‘Sarah’s death after paramedic failings in Barking must lead to changes’, say family
- Credit: Archant
The family of a woman who died after serious failings by paramedics, say they hope her death will lead to major changes within the ambulance service.
Sarah Mulenga, 21, suffered from sickle cell anameia and became ill at her home, in Charlton Crescent Barking, on January 9, 2011.
An inquest at Walthamstow Coroner’s Court last month heard that the two paramedics who first attended the seriously ill university student failed to carry out “even basic checks” and refused to take her to hospital.
Other paramedics had to be called and they did take her to hospital, where she died from multiple organ failure.
Coroner Chinyere Inyama said that although Sarah’s death was as a result of natural causes, it was “contributed to by neglect”.
You may also want to watch:
The family’s solicitor Caron Heyes said: “The death of Sarah is a terrible tragedy and her parents and family have been left devastated.
“They hope that, at the very least, Sarah’s death can be seen to have led to real changes to the service to improve patient safety.”
- 1 Barking gurdwara 'thrills' after modern and traditional rebuild
- 2 Barking sex offender who pushed crotch into girl, 15, on Tube sentenced
- 3 Topping out milestone for Barking tower block development
- 4 Budding entrepreneur from Dagenham wins business pitch competition
- 5 Council warns residents after reports of rogue traders in Dagenham
- 6 Fairlop woman ordered to pay £1k over Dagenham cigarette littering
- 7 Barking MP joins schoolchildren for managing money lesson
- 8 Steve Allen: 'Oxford students should vote on Magdalen pronunciation instead'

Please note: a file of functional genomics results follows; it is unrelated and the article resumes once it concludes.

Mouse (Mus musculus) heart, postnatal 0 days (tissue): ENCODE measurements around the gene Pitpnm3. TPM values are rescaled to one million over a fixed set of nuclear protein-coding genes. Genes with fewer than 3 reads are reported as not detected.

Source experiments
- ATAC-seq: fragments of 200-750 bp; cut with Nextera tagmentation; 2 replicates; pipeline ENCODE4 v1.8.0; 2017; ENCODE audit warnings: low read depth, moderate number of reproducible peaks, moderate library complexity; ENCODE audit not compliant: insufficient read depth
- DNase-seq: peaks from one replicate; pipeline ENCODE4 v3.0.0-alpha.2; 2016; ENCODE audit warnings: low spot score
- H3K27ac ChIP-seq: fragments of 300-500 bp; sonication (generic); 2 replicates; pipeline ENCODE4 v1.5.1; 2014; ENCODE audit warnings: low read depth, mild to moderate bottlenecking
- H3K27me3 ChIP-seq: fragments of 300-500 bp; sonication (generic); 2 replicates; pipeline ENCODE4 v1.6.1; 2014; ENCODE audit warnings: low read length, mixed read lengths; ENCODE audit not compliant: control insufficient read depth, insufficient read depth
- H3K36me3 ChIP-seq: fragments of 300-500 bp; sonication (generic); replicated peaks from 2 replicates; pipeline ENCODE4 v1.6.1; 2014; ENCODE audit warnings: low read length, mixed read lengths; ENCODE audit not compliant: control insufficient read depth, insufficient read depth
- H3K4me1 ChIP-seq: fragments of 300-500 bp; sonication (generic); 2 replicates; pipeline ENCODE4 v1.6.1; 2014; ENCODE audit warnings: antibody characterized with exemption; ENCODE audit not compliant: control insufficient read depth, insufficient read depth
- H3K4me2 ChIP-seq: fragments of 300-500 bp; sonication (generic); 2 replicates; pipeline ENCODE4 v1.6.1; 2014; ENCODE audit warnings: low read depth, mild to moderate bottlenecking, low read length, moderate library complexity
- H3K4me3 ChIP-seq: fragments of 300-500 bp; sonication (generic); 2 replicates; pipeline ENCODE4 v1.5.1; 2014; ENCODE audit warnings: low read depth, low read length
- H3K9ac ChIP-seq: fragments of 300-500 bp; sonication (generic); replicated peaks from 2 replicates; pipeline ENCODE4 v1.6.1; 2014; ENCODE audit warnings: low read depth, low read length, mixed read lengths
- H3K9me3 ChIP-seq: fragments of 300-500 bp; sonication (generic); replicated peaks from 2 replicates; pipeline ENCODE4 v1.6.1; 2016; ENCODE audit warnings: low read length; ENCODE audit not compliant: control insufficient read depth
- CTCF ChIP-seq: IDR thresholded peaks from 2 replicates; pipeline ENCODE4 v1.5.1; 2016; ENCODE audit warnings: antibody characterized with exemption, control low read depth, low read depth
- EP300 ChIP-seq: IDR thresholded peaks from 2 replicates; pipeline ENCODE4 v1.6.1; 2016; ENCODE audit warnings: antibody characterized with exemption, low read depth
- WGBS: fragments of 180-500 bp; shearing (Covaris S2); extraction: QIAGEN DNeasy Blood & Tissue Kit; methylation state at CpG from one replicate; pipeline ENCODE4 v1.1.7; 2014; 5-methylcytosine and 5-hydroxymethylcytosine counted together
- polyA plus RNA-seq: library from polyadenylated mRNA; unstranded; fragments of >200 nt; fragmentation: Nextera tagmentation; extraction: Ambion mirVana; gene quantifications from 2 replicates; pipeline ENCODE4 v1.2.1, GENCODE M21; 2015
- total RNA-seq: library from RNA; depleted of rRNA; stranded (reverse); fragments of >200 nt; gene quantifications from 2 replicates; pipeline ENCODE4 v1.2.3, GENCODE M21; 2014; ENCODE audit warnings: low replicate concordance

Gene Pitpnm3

- 9 Dagenham set to announce retained list with three already departing
- 10 Barking sign former Leyton Orient duo Elliott Omozusi and Charlie MacDonald
She explained that the family, who are from Zambia, were in the process of bringing a civil claim against the London Ambulance Service (LAS).
Katy Millard, assistant director of operations at LAS, said: “We are extremely sorry that the standard of care Sarah received by the first ambulance crew was well below what we expect from our staff. Despite their qualifications and experience, the crew did not act in accordance with their training and our procedures and are no longer working for the service.”
She said their actions were not reflective of the “hundreds of caring and compassionate medics who provide a high level of service to our patients every day”.
Sarah’s landlady, Chinwe Moneke, called the ambulance after finding the young woman collapsed in the bathroom.
Speaking in 2011 she said the paramedics “did not check Sarah’s temperature nor heartbeat, in fact they did not touch her at all.”
Chinwe claimed one of the paramedics had said, “if you want to be taken to hospital, then get up so we can take you”.